Teapot Dome Affair
The Teapot Dome Affair concerned oil reserves and began during the administration of President Warren G. Harding.
In 1921, by executive order of the President, control of naval oil reserves at Teapot Dome, Wyo., and at Elk Hills, Calif., were transferred from the Navy Department to the Department of the Interior.
The oil reserves had been set aside for the navy by President Wilson. In 1922, Albert B. Fall, U.S. Secretary of the Interior leased the Teapot Dome fields to Harry F. Sinclair, an oil operator, and the field at Elk Hills, Calif., to Edward L. Doheny without any competitive bidding.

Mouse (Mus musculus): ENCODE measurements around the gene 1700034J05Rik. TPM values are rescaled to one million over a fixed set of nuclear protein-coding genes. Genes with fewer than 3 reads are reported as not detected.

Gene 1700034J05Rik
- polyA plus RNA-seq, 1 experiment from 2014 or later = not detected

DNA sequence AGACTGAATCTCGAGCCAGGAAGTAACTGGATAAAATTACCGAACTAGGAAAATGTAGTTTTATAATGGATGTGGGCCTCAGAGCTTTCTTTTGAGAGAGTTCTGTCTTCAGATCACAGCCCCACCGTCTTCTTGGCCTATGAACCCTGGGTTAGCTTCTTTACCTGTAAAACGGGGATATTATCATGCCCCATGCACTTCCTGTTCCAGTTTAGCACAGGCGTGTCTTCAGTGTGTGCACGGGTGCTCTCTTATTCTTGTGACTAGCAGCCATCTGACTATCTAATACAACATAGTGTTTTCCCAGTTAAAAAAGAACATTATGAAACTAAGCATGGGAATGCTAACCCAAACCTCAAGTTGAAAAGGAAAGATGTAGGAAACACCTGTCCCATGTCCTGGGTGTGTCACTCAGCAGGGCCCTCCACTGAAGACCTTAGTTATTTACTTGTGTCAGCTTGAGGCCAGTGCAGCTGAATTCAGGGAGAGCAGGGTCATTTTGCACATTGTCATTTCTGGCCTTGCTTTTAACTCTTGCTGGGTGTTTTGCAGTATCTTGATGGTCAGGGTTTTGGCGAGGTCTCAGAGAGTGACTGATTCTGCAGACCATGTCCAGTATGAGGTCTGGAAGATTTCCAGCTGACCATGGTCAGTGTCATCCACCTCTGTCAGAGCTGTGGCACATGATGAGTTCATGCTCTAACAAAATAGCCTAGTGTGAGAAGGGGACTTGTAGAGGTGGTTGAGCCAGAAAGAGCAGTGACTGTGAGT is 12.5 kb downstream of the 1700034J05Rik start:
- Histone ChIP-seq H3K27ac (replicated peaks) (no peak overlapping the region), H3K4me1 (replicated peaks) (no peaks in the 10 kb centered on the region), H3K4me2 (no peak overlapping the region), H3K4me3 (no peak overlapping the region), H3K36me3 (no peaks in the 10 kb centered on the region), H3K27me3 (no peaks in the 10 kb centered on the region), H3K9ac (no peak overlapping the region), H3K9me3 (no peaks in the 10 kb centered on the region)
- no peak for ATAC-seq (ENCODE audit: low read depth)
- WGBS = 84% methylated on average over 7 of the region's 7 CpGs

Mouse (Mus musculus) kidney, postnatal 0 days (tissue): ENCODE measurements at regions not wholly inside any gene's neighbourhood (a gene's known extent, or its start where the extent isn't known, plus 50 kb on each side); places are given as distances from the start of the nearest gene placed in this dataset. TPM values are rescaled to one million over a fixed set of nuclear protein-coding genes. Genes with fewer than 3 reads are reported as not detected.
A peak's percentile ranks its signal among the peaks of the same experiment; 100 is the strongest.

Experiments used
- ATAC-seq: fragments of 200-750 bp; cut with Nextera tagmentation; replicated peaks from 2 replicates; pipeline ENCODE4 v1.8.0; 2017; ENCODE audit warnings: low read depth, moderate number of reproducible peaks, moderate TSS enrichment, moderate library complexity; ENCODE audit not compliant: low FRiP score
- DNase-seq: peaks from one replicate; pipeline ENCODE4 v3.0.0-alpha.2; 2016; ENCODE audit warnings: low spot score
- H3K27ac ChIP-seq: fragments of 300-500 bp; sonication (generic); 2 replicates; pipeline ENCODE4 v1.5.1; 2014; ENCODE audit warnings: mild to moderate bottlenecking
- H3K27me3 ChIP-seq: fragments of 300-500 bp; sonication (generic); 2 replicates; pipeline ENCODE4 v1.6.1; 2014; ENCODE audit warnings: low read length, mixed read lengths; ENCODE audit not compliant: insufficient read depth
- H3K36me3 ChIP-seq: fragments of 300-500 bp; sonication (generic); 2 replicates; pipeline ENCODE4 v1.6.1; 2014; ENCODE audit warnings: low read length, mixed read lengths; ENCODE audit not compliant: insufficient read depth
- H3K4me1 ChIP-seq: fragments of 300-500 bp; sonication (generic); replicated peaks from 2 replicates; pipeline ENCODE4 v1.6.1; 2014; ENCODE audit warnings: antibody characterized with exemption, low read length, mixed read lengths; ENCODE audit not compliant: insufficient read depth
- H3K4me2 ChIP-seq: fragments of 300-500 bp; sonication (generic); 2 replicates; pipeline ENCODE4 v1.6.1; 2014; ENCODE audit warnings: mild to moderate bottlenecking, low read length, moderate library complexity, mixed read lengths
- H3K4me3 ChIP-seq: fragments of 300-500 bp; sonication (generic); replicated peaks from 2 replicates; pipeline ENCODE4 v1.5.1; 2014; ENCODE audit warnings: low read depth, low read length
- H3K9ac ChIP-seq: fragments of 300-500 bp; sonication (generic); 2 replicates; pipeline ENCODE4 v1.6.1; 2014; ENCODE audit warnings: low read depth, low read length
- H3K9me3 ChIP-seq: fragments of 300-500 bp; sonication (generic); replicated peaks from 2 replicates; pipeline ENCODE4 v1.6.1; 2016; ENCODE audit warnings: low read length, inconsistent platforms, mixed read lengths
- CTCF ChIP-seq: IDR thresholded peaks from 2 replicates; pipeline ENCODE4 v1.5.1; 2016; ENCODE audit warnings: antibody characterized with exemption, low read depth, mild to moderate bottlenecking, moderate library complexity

A Senate investigation was conducted by Senator Thomas J. Walsh. It was found that in 1921, Doheny had lent Fall $100,000, interest-free, and that upon Fall's retirement as Secretary of the Interior (Mar., 1923) Sinclair also “loaned” him a large amount of money. The investigation led to criminal prosecutions. Fall was indicted for conspiracy and for accepting bribes. Convicted of the latter charge, he was sentenced to a year in prison and fined $100,000.
In another trial for bribery Doheny and Sinclair were acquitted, although Sinclair was subsequently sentenced to prison for contempt of the Senate and for employing detectives to shadow members of the jury in his case. The oil fields were restored to the U.S. government through a Supreme Court decision in 1927.